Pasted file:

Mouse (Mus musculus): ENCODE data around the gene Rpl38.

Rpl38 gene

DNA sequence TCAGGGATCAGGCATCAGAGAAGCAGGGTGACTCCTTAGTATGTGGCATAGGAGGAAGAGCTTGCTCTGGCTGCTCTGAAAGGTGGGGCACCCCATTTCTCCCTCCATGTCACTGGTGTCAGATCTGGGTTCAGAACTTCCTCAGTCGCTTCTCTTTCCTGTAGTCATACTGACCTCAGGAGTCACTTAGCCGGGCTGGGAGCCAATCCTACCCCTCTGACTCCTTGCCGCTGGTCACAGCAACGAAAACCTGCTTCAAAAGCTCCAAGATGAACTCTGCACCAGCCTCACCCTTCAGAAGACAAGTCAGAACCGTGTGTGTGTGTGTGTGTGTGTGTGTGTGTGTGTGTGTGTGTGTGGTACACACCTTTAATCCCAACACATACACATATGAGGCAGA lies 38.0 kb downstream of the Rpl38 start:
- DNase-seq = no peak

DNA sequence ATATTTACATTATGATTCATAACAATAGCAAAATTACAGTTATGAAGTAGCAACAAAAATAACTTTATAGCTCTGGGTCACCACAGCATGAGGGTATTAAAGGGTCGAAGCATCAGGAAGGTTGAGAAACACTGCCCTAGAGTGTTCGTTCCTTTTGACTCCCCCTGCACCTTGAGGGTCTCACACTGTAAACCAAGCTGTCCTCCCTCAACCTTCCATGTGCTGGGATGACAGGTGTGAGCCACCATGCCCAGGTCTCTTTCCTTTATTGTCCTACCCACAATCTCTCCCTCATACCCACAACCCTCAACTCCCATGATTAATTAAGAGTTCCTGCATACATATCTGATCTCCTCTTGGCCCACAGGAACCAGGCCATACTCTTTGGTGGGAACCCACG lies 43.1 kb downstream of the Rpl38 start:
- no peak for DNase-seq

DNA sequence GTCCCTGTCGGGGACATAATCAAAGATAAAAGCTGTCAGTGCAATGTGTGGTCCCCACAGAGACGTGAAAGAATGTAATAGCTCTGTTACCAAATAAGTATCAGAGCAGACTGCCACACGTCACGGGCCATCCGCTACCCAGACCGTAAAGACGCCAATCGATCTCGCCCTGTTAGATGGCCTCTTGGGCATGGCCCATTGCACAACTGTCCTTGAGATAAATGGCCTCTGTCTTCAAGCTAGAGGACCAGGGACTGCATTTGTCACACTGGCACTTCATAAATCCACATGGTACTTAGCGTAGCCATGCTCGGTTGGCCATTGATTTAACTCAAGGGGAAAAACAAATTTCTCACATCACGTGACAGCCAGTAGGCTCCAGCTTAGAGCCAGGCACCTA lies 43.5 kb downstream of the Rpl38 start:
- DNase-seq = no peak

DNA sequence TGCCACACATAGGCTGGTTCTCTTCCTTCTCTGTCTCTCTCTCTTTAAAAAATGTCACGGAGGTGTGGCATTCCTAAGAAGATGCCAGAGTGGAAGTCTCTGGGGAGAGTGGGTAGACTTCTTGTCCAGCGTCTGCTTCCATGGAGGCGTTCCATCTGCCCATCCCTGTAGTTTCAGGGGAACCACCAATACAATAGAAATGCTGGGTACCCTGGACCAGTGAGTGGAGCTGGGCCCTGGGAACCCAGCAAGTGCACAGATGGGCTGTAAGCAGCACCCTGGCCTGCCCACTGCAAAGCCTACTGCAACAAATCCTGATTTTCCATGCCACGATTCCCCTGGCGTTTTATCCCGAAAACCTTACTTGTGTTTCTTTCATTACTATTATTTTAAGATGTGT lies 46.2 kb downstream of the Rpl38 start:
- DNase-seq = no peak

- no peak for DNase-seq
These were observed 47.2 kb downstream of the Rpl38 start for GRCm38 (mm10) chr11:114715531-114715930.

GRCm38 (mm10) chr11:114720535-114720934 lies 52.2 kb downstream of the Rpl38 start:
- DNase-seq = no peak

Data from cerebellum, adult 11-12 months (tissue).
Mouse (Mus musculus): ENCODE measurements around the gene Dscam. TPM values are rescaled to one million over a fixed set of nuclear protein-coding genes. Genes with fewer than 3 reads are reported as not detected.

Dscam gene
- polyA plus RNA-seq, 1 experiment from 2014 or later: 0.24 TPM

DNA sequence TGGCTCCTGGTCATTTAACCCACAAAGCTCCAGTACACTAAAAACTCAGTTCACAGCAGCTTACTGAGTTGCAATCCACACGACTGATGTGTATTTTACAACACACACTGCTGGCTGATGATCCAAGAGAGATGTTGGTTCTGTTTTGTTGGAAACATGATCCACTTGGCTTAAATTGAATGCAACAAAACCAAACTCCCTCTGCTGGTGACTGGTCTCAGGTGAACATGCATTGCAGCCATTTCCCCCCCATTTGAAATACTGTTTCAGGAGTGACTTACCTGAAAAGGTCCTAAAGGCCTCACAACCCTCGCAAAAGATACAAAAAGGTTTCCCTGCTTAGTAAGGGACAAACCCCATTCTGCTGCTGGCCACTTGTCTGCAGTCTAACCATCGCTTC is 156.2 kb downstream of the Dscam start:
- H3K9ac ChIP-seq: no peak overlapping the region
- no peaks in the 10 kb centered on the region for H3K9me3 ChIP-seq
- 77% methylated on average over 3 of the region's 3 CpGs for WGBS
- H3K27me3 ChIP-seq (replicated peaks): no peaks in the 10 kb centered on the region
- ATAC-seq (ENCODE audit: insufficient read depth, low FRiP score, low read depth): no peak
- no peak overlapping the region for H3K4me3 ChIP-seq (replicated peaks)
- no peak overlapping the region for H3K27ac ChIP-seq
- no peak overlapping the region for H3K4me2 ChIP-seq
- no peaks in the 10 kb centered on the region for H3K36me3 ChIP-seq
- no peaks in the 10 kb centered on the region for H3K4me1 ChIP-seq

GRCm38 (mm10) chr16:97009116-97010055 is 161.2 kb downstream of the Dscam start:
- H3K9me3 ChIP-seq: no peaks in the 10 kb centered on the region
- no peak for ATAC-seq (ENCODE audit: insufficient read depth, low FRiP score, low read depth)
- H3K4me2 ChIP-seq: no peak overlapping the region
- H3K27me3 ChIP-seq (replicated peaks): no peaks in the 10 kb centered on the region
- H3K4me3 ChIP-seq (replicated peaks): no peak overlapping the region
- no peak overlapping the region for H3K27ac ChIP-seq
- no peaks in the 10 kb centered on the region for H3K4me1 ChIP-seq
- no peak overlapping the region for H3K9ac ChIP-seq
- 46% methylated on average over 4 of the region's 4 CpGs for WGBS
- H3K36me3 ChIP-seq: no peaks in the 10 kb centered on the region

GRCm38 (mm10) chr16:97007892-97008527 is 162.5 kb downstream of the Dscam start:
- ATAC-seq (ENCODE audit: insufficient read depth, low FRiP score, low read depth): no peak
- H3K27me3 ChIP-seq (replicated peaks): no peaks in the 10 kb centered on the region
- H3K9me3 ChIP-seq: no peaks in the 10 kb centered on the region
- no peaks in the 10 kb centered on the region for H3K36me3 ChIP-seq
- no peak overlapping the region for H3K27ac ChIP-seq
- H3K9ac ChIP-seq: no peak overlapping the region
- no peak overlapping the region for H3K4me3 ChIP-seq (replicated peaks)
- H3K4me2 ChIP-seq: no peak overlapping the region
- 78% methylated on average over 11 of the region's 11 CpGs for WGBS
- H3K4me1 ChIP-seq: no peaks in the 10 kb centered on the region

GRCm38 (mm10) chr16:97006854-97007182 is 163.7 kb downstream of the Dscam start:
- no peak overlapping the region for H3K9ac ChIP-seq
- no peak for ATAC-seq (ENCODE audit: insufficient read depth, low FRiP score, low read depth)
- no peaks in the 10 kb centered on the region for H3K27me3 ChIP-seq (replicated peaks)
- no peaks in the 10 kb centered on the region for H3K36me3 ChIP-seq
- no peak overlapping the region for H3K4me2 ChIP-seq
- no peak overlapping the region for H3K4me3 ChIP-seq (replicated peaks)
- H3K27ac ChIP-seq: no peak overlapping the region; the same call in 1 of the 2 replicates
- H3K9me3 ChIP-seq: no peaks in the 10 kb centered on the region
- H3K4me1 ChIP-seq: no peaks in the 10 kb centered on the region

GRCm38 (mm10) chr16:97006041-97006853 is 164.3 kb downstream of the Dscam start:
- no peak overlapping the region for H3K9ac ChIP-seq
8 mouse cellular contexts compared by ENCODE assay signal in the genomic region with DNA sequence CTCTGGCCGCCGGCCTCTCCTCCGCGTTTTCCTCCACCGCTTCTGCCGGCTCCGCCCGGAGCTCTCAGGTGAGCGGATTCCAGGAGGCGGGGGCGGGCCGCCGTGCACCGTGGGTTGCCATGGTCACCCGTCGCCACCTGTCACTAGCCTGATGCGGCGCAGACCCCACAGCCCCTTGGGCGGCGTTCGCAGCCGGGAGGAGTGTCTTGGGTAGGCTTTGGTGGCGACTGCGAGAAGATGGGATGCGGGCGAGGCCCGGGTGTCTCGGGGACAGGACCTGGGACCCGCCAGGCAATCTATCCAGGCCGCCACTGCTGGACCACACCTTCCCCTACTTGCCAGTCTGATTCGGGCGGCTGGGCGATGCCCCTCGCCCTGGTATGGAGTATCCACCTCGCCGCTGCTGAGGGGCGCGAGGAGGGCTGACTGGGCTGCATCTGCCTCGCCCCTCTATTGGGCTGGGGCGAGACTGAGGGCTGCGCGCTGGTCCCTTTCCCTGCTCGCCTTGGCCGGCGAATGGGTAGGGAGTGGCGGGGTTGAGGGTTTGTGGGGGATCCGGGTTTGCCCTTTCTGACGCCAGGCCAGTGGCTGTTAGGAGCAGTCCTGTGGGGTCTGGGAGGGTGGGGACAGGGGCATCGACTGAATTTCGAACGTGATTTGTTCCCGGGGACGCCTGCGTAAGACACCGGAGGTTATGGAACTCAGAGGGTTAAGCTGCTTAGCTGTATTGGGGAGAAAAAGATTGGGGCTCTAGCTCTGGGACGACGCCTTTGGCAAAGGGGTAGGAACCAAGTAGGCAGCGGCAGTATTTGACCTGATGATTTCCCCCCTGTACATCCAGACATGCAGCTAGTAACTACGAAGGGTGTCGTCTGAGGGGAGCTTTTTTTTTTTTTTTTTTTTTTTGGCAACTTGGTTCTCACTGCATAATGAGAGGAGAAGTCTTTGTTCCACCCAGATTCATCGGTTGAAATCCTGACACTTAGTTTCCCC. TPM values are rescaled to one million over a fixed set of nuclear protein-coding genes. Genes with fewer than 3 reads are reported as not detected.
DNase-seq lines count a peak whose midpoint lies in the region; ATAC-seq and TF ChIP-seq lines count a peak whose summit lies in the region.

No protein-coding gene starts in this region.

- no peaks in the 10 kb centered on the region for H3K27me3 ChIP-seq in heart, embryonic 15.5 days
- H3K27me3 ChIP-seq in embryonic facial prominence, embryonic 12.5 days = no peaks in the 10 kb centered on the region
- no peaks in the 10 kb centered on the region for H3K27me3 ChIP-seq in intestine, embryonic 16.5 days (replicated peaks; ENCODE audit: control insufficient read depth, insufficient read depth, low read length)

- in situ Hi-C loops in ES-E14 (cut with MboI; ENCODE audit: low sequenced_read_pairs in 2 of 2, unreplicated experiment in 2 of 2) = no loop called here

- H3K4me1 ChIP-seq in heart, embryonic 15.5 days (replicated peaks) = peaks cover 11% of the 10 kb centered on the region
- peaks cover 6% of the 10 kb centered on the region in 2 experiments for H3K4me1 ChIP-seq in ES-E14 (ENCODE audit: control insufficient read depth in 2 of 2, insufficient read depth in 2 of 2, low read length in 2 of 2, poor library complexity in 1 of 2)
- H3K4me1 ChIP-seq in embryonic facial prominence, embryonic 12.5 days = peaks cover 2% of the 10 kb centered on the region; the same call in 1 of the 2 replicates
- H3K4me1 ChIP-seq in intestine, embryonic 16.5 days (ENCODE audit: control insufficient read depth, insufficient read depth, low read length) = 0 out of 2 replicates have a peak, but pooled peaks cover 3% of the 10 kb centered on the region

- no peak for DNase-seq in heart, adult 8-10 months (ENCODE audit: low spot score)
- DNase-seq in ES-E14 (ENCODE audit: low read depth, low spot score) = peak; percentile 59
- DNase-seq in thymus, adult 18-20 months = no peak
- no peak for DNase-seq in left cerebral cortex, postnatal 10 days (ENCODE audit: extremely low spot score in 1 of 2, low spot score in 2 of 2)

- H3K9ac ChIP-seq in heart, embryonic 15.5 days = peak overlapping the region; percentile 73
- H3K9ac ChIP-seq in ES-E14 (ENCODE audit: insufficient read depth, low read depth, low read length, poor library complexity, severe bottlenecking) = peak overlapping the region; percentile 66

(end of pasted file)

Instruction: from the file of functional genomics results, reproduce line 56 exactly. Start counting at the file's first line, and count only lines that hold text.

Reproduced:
- no peaks in the 10 kb centered on the region for H3K36me3 ChIP-seq